Final rules to enforce the "Conscience Laws" were published on May 21, 2019, by the U.S. Department of Health & Human Services ("HHS"). The so-called Conscience Laws are a series of previously enacted laws that allow health care workers to opt out of participating in certain health care activities that violate the worker's conscience or religious beliefs such as abortion, sterilization, and assisted suicide.1 The rules implement new enforcement mechanisms and provide greater specificity concerning what health care organizations need to do to ensure its workforce receives the protections afforded by the Conscience Laws.
San Francisco's city attorney has filed suit in federal court challenging the constitutionality of the rule. Nevertheless, the rule is set to become effective 60 days after publication, or July 22, 2019.
This Legal Update provides an overview of which providers are subject to the new rules and what the rule requires.
Who: The new rules apply to those entities that are covered by the existing Conscience Laws and include most health care entities that receive federal financial assistance. However, the new rules designate which requirements a provider must follow by categorizing providers between "direct recipients" of federal funds (such as Medicare Part A providers) from "sub-recipients" (such as a state Medicaid or Medicare Part C/Medicare Advantage providers).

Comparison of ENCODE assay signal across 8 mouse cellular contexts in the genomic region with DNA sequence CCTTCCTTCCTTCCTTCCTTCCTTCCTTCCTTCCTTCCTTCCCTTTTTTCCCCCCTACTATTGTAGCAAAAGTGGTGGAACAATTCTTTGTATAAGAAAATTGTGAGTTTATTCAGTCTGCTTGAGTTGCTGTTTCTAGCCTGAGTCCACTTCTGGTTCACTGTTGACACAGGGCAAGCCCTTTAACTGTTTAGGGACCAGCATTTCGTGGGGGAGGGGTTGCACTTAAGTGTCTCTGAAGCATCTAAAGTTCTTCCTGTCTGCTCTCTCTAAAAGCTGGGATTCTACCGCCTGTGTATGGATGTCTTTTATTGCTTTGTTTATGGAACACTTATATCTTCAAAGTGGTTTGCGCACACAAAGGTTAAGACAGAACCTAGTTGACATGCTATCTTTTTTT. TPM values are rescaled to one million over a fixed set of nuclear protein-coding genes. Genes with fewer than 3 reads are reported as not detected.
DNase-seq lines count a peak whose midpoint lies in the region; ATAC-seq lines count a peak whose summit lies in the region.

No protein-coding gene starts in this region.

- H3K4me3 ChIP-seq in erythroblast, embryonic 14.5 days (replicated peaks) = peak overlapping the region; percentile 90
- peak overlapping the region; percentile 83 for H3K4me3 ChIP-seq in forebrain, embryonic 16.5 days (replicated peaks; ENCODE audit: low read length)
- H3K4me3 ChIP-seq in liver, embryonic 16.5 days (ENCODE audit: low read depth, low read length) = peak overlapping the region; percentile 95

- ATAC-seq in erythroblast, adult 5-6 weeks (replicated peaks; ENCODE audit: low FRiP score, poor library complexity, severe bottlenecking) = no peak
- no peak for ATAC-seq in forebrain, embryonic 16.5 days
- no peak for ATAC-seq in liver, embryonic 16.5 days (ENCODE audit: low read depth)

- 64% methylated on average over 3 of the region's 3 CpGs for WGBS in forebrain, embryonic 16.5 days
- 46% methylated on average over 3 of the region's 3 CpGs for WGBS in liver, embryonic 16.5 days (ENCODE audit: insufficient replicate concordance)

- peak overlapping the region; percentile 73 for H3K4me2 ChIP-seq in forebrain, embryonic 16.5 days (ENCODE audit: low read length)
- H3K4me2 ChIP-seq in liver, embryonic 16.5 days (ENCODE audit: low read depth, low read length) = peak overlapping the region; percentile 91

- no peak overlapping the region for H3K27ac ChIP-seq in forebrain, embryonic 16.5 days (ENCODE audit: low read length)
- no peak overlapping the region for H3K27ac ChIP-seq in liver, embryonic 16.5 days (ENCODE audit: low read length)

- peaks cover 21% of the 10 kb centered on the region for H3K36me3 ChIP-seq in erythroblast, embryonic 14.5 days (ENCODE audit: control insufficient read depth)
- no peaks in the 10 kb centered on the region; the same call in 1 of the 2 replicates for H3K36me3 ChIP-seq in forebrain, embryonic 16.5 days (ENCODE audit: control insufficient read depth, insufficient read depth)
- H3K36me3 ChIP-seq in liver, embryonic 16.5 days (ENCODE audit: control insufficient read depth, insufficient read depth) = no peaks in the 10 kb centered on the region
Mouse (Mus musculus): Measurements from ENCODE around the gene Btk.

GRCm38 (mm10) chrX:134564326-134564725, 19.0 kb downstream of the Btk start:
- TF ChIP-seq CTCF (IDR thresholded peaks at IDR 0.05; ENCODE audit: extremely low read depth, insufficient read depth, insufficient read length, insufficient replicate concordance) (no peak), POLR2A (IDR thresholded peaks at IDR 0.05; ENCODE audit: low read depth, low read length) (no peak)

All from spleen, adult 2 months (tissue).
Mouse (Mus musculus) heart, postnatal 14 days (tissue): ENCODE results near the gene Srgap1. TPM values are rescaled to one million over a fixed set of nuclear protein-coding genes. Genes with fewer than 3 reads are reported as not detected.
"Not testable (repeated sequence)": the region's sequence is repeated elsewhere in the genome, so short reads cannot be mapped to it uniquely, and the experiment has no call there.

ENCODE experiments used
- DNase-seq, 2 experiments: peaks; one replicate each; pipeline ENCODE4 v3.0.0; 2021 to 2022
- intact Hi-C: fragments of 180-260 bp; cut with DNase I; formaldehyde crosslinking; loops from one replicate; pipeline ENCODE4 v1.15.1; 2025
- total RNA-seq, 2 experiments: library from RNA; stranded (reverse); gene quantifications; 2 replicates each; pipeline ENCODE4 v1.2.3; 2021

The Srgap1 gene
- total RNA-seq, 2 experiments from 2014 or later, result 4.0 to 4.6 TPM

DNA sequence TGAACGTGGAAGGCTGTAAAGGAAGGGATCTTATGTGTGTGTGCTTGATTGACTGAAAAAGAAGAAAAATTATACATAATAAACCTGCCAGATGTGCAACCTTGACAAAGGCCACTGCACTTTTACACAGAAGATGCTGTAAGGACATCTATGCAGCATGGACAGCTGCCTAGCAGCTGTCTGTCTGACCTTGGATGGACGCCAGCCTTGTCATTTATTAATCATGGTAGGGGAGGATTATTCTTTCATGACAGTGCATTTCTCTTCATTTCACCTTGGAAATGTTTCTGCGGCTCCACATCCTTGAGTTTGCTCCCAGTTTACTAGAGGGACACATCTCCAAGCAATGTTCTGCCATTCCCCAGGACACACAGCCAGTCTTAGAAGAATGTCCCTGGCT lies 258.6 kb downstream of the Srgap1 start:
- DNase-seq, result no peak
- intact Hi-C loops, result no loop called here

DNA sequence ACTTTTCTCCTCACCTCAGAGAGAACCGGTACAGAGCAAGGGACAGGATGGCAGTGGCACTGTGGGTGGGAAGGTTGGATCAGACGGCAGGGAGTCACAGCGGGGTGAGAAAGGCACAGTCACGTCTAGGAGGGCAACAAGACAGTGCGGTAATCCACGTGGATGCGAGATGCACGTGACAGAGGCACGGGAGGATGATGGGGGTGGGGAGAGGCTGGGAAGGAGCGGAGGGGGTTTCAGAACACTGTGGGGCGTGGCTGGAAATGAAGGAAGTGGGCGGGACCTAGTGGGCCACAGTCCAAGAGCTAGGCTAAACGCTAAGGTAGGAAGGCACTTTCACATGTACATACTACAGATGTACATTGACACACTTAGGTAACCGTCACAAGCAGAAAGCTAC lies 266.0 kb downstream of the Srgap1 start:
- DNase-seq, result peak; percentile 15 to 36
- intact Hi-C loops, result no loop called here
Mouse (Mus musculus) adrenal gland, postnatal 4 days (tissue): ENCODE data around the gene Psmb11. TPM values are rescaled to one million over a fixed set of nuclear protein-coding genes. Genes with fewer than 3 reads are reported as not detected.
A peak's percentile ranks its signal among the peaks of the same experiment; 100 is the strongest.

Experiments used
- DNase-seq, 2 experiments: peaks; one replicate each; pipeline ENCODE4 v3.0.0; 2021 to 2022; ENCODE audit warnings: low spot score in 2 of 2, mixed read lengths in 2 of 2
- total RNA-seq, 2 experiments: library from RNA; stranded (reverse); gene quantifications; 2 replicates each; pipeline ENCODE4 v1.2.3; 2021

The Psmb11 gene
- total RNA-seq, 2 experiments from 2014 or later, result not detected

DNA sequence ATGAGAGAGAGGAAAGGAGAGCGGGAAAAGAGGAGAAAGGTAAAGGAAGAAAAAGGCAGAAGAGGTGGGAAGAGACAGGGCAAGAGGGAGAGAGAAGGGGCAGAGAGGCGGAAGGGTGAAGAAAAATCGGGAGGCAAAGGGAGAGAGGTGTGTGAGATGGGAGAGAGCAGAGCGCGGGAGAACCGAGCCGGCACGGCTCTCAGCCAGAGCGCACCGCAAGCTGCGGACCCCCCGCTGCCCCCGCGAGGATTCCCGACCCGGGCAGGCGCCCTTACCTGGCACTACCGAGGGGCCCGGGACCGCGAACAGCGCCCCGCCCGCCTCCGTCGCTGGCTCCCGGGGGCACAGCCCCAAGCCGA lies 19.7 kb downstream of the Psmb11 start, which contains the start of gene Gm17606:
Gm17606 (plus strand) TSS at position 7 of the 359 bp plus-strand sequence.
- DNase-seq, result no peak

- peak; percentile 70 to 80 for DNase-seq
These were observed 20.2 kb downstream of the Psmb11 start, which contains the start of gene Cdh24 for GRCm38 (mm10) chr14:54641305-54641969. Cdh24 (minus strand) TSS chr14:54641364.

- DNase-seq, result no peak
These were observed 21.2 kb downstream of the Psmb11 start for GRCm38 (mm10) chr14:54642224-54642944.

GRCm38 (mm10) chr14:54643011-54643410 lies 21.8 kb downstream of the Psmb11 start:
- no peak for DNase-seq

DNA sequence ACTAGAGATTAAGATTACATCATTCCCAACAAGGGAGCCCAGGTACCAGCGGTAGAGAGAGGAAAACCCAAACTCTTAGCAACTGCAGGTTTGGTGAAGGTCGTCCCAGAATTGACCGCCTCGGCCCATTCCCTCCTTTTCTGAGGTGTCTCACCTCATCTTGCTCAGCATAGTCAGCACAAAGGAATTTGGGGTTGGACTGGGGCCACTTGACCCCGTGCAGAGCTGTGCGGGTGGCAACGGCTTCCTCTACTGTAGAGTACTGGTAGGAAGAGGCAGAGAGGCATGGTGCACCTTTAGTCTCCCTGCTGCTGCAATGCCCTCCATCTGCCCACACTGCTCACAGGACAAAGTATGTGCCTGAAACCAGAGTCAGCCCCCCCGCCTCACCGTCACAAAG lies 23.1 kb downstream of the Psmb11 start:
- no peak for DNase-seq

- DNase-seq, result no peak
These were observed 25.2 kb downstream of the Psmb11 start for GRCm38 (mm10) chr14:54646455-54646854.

What and How: Generally, the rules require entities that receive federal financial assistance to (1) maintain records, (2) provide certifications and assurances, and (3) cooperate with the Office of Civil Rights ("OCR") in relation to enforcement of the underlying Conscience Laws. Specifically, the new rules require the following:
Maintenance of Records
- Record keeping requirements apply to both direct "recipients" and "sub-recipients" of federal financial assistance.
- Providers must maintain records of both protections afforded to employees and any allegations of discrimination on the basis of religious belief or moral conviction. These records include: complaints; statements, policies, or procedures for accommodating employees or other protected individuals; records of requests for religious or moral accommodation and the entity's response for such requests; and evidence of compliance with existing Conscience Laws.
- The records may be in any form that affords OCR with reasonable access.
- All records shall be maintained for three years from the date the record was created.
Assurances and Certification
- The requirement to provide assurances and certification applies only to "recipients" and does not apply to "sub-recipients" of federal assistance.
- Written assurances and certification of compliance with existing Conscience Laws must be submitted during the application and reapplication processes associated with receiving federal financial assistance.
- Entities that are already receiving federal assistance as of the effective date of the rule are not required to submit an assurance or certification. However, the entity is required to submit written assurances and certification upon reapplying for existing assistance, altering the terms of existing assistance, or applying for new lines of Federal assistance.